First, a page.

Price of oil reflects weather, demand, production, politics

The Outlook

$27 a barrel is possible this winter, but not likely to last very long

July 18, 1999|By Rachel Sams

OPEC's cutback in crude oil production and a rising demand for gasoline and other refined products could lead to the biggest oil shortage in more than a decade this winter, according to the International Energy Agency. The IEA acknowledged that a further rise in prices , which have nearly doubled since December, would probably tempt oil-producing countries to break ranks and boost output. But OPEC, blamed for driving the cost of a barrel of oil to almost $40 in 1980, is now seeking to keep prices low enough so that its customers are happy and less-productive oil suppliers, such as the United Kingdom, Angola and Colombia, don't usurp market share. A rise in prices could prompt OPEC to increase production.

How realistic is the IEA projection of an oil shortage? What factors would make that happen? What's the prospect for winter oil prices?

George J. Gaspar

Managing director of petroleum research, Robert W. Baird & Co., Milwaukee

We are destocking at a rapid rate entering the third quarter. This will cause an upward momentum in price. The only thing that would short-circuit that would be a mild winter, which would defuse some demand, or if OPEC decides to revisit the compliance situation in September.

If, in fact, OPEC means not to review this until March, there is a significant possibility that oil prices will move a lot higher than Wall Street and oil markets generally think. A lot of people are misunderstanding the oil market that we are having presently.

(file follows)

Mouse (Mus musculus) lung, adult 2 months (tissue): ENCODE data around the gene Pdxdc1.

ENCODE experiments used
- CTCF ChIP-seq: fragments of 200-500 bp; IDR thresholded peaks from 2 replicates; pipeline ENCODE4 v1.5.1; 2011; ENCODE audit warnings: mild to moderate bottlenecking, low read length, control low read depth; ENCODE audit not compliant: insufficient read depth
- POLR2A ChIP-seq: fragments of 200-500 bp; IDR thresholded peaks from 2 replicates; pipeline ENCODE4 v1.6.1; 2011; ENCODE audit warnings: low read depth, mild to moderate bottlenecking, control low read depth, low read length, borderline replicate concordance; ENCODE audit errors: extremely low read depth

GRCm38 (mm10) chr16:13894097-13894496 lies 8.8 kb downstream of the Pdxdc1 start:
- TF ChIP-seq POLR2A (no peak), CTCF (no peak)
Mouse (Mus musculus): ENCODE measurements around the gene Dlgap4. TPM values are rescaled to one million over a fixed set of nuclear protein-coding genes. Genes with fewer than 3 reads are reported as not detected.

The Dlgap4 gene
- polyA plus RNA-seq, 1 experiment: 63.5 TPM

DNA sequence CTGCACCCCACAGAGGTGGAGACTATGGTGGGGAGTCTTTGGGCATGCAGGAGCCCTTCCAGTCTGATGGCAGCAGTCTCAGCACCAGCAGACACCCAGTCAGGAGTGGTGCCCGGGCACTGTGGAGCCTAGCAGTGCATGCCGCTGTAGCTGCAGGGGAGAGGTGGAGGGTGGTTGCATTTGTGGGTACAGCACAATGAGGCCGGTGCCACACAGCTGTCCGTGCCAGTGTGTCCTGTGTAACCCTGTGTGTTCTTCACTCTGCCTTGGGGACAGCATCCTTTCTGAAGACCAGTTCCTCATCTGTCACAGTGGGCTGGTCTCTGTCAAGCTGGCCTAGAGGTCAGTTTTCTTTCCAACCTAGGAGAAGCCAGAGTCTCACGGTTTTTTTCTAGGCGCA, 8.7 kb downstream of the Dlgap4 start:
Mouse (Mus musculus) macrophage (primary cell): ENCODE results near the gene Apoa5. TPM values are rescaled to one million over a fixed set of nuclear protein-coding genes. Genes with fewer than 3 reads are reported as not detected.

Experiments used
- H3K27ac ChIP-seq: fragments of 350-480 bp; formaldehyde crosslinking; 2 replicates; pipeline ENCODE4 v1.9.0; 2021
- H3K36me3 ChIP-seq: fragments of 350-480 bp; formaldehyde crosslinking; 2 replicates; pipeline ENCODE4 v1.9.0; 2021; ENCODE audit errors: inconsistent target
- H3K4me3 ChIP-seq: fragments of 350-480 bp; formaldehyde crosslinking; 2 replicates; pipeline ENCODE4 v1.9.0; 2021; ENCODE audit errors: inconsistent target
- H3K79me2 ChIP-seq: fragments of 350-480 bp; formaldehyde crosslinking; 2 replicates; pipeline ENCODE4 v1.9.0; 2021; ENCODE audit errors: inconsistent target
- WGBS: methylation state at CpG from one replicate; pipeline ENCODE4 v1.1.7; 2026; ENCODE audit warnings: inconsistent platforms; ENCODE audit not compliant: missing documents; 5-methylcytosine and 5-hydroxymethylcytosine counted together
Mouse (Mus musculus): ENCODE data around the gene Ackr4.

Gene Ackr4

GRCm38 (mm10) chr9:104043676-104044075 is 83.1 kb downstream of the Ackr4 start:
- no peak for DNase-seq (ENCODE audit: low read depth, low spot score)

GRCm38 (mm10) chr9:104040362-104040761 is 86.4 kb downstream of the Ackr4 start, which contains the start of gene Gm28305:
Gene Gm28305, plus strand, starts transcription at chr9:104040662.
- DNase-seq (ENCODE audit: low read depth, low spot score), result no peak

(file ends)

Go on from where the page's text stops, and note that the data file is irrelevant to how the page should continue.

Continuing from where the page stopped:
The gradual improvement in Far East activity will rebuild oil demand. The crude oil supply above ground in the Far East is below normal. This was noticeable in China in May: Demand was rekindling, production was flat and imports were going up. The Pacific Rim is starting to bubble again. It will reinstitute the demand we had lost a year ago.

Our minimum forecast for fourth-quarter oil prices is $21 to $22, and we've raised the upside range to $24 to $25. That's not out of the question.

Frederick P. Leuffer

Senior energy analyst, Bear, Stearns & Co. Inc., New York

OPEC is under-producing the market for the second-half demand by so much.

If OPEC stays where they are, inventories will draw down at a faster rate than we've seen in a long time. There could be a severe tightness in the market, to the point where inventories that are high by historical standards go to inventories that are low by historical standards. The market psychology will shift from surplus to shortage.

If the consensus supply and demand forecast is right, and OPEC stays around the 26 million barrels a day level, we are going to create a shortage mentality.

The overwhelming issue is OPEC's action on supply. I think OPEC will increase production, but not just yet.

The oil industry was so shaken last year by very low oil prices. Budgets came down, and the industry was very reluctant to increase spending as prices rebounded.

Prices could get shockingly high. I think we could see them as high as $27 a barrel, but I don't think they would stand there for a long period of time. Somewhere in the range of $20 to $25 [is more likely].

Barney Gray

Oil and gas analyst, Williams De Broe, London

All other things being equal, yes, there will be shortages. However, if prices start to get too high, there are checks and balances there in the system. I always think markets tend to adjust themselves.

When the OPEC quotas were agreed on, the market was factoring in 75 percent compliance. OPEC compliance is about 91 percent, which is unprecedentedly high.

Because of such strong compliance, oil prices have skyrocketed. No one expected these kinds of levels. Ideally, what I think OPEC wants is just a bit of stability. We could certainly live with $17 to $18 a barrel for a few months. I think prices will remain up in the second half. I wouldn't be surprised if there is a little more upside.

However, people have to remember that during the first half of the year, prices only averaged around $13.

Even with a really great second half, we're still looking at an average of $16 to $17, which many people in the industry would be very pleased with.

Pub Date: 7/18/99

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